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Vendors and the limits of partnership

IT managers who try to embrace vendors as partners could be in for a rude awakening. Artner's Law explains why you should look before you leap onto the partnership bandwagon.


When it comes to the latest corporatespeak, I tend to be a contrarian. The more I hear about the latest buzzwords, the more suspicious I become. While I’m the first to admit IT managers could always benefit from a new perspective, I don’t want to adopt the newest trend until I’m sure it makes sense. All too often, we end up jettisoning these management concepts the minute something new comes along.

For example, take the current fashion of referring to vendors as partners. Of course, the ability to choose the right vendor is a critical skill for any technical manager. However, I’m going to argue in this column that you shouldn’t let the talk of partnership blind you to the realities of the client-customer relationship.

Vendor as partner
It’s easy to understand how all this talk of building partnerships with your vendors got started. After all, in many ways, the relationship between buyers and sellers of IT goods and services has gotten much deeper in the past decade or so. Consider the following:
  • The rise of outsourcing has expanded the number and depth of vendor relationships.
  • This same outsourcing of both IT services and hardware purchasing and maintenance has resulted in the colocation of vendor personnel and equipment in many IT organizations' offices. For many of us, the vendor isn’t across town, but across the hallway.
  • The complexity of many enterprise application implementations means that the vendor could be with you for years. If you’re currently implementing a customer relationship management (CRM) solution, you know exactly what I’m talking about. It’s like having the plumber out to your house to snake a drain and then staying for the next two years.
  • The willingness of many technology vendors to finance their equipment results in them knowing a good deal about your business, as well as your plans for the future. Especially for new and rapidly growing companies, vendor lines of credit have been absolutely critical.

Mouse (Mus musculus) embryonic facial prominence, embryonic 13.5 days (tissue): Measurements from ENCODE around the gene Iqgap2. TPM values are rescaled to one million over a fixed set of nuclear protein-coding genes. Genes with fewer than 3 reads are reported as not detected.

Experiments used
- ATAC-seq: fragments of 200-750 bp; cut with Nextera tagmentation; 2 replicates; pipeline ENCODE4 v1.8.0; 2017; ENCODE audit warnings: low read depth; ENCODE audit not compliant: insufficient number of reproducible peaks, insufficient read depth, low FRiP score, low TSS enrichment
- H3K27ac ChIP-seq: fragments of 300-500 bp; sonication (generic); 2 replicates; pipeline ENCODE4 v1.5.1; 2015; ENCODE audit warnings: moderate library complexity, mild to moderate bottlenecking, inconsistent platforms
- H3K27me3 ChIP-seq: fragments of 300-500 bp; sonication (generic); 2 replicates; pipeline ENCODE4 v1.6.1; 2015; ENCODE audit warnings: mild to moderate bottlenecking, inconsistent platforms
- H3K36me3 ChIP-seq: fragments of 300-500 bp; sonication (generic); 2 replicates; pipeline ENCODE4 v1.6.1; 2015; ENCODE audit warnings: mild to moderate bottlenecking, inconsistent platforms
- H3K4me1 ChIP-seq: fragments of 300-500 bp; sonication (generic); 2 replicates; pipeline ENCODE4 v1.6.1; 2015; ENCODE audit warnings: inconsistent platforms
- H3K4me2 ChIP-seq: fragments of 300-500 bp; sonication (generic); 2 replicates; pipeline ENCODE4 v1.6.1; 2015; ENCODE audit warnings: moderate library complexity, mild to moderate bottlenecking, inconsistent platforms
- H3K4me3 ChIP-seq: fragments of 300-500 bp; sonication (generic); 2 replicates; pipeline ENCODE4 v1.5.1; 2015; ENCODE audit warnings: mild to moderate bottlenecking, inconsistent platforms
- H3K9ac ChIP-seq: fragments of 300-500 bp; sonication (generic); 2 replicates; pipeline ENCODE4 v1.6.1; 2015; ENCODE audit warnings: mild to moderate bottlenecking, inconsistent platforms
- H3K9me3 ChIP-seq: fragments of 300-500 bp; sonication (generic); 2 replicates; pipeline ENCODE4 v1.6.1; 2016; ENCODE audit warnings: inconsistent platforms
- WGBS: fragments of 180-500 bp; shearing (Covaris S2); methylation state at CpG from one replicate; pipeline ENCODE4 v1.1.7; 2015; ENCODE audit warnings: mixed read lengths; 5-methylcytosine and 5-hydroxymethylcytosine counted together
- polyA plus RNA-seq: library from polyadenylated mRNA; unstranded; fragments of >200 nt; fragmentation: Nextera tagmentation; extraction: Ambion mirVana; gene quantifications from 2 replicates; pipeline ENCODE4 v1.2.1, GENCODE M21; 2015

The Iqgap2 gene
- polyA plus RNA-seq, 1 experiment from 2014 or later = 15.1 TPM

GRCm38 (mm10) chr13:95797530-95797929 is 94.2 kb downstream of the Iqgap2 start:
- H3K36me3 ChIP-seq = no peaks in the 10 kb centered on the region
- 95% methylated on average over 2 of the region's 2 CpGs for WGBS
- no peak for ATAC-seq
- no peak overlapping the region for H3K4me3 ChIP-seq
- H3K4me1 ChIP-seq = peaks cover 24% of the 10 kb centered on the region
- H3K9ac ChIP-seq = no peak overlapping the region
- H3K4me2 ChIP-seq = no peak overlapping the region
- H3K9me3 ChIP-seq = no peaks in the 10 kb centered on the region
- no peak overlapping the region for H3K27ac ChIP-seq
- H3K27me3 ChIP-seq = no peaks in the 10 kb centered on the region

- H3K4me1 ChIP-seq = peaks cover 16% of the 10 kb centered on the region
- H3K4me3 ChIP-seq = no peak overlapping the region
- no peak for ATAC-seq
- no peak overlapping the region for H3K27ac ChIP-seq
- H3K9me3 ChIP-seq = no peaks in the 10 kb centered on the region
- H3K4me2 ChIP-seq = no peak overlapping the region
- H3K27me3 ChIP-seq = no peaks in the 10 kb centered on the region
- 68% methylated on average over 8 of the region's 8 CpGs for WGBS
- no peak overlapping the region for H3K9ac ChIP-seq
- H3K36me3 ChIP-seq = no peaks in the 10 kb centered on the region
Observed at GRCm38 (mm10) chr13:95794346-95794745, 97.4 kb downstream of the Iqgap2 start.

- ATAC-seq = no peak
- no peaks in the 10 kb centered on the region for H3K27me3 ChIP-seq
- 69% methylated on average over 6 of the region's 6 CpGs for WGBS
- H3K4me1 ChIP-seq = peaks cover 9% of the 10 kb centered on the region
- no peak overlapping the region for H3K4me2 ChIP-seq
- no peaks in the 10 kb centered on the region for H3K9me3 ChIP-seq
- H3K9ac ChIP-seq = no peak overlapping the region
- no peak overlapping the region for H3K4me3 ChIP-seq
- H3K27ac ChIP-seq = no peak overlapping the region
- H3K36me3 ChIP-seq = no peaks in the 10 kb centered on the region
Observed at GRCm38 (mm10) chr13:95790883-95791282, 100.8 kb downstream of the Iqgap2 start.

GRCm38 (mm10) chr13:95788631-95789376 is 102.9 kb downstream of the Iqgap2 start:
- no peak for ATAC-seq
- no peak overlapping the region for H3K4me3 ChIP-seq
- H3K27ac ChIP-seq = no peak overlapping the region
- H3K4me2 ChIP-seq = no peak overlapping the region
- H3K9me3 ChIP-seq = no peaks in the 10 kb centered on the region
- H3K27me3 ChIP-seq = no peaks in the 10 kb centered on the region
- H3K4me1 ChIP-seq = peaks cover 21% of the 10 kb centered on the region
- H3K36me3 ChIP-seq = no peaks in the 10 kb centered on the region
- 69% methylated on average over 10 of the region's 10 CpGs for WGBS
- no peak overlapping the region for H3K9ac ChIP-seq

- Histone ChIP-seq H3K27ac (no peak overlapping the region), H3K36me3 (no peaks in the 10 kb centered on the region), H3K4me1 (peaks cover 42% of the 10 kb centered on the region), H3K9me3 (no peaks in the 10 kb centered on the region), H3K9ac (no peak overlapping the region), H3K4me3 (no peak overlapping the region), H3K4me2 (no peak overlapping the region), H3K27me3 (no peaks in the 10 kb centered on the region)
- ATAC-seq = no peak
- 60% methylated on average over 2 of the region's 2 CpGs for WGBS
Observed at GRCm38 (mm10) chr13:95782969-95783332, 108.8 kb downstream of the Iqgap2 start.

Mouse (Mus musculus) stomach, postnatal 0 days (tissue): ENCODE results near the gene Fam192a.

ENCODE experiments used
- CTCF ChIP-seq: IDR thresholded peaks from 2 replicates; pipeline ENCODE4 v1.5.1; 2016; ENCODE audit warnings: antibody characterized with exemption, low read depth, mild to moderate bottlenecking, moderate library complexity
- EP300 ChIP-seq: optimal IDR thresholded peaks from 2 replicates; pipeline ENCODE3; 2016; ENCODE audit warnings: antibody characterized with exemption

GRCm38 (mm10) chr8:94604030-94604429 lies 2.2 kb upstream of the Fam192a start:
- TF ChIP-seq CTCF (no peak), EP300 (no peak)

These are just some of the factors driving talk of the partnership between vendor and customer. All in all, these are positive developments.

Everybody wants to get paid
So what’s the problem, you might be saying at this point. If technology departments are building closer relationships with their vendors, what’s wrong with referring to vendors as partners?
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My concern is the two words mean different things. A vendor is someone from whom you purchase goods or services. A partner is someone who shares in your business and has the same risks and rewards that you do. While the relationship between a customer and a vendor can have aspects of the relationship between two true partners, the relationships are different by their very nature.

This isn’t just semantics.

Take the whole issue of costs. To state the obvious, vendors sell things. At the end of the day, they want to get paid. Their goal is to maximize the revenue they got from their customers. And why not? That’s what we’re all in business for—to make money.

As a customer, your goal is different. You want to purchase the best possible solution for the least amount of money. While you might decide to go with the most expensive vendor for a particular product, no business can operate on the “money is no object” principle all the time.



Here’s another example. Anyone who’s had to manage an outsourcing contract eventually encounters the worthless contract employee. Even the best outsourcing firm contains its share of duds, and one of them will no doubt end up on your doorstep.

After a few minutes of conversation with the individual, it’s clear to you that he or she is grossly unqualified for the task your outsourcing firm assigned. So why did the firm send that person over?

Because it’s in the oursourcer’s economic interest to do so, is the obvious answer. During this IT labor shortage, outsourcing firms are scrambling for people just like the rest of us. The temptation to use the marginal employee can be pretty enticing in these circumstances.

Don’t be seduced
My point here is not to argue against outsourcing. Nor am I saying that you shouldn’t try to have harmonious relationships with your vendors. Of course you should. However, don’t let all the talk of vendor-client partnerships blind you to the reality that your goals are not the same, and that there may be occasions when you have to strain or sacrifice a vendor relationship for the good of your organization.
What type of relationship do you have with your vendors? Do you look at vendors as partners? Send me an e-mail or post a comment to this article.

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